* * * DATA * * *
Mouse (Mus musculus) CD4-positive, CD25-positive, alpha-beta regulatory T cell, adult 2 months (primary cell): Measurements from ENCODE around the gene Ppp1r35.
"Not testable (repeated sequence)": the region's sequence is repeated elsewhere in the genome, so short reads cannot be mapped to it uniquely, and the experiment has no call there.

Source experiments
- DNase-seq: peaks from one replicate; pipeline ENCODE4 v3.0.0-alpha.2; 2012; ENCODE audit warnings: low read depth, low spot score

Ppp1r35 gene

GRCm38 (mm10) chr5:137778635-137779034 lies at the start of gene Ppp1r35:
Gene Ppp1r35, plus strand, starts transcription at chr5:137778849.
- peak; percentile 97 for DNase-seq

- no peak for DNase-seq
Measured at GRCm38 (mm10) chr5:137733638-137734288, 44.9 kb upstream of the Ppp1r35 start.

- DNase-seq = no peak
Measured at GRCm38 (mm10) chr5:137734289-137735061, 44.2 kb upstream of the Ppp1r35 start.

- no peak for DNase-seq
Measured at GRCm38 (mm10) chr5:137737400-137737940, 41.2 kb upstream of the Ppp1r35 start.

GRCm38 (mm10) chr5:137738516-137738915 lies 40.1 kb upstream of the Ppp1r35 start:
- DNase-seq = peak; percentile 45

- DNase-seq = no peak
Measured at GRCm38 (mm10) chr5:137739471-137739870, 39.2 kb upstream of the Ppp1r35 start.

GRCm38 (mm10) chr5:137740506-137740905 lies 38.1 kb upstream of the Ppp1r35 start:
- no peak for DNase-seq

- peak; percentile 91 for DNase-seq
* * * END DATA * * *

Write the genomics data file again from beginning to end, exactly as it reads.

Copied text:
Mouse (Mus musculus) CD4-positive, CD25-positive, alpha-beta regulatory T cell, adult 2 months (primary cell): Measurements from ENCODE around the gene Ppp1r35.
"Not testable (repeated sequence)": the region's sequence is repeated elsewhere in the genome, so short reads cannot be mapped to it uniquely, and the experiment has no call there.

Source experiments
- DNase-seq: peaks from one replicate; pipeline ENCODE4 v3.0.0-alpha.2; 2012; ENCODE audit warnings: low read depth, low spot score

Ppp1r35 gene

GRCm38 (mm10) chr5:137778635-137779034 lies at the start of gene Ppp1r35:
Gene Ppp1r35, plus strand, starts transcription at chr5:137778849.
- peak; percentile 97 for DNase-seq

- no peak for DNase-seq
Measured at GRCm38 (mm10) chr5:137733638-137734288, 44.9 kb upstream of the Ppp1r35 start.

- DNase-seq = no peak
Measured at GRCm38 (mm10) chr5:137734289-137735061, 44.2 kb upstream of the Ppp1r35 start.

- no peak for DNase-seq
Measured at GRCm38 (mm10) chr5:137737400-137737940, 41.2 kb upstream of the Ppp1r35 start.

GRCm38 (mm10) chr5:137738516-137738915 lies 40.1 kb upstream of the Ppp1r35 start:
- DNase-seq = peak; percentile 45

- DNase-seq = no peak
Measured at GRCm38 (mm10) chr5:137739471-137739870, 39.2 kb upstream of the Ppp1r35 start.

GRCm38 (mm10) chr5:137740506-137740905 lies 38.1 kb upstream of the Ppp1r35 start:
- no peak for DNase-seq

- peak; percentile 91 for DNase-seq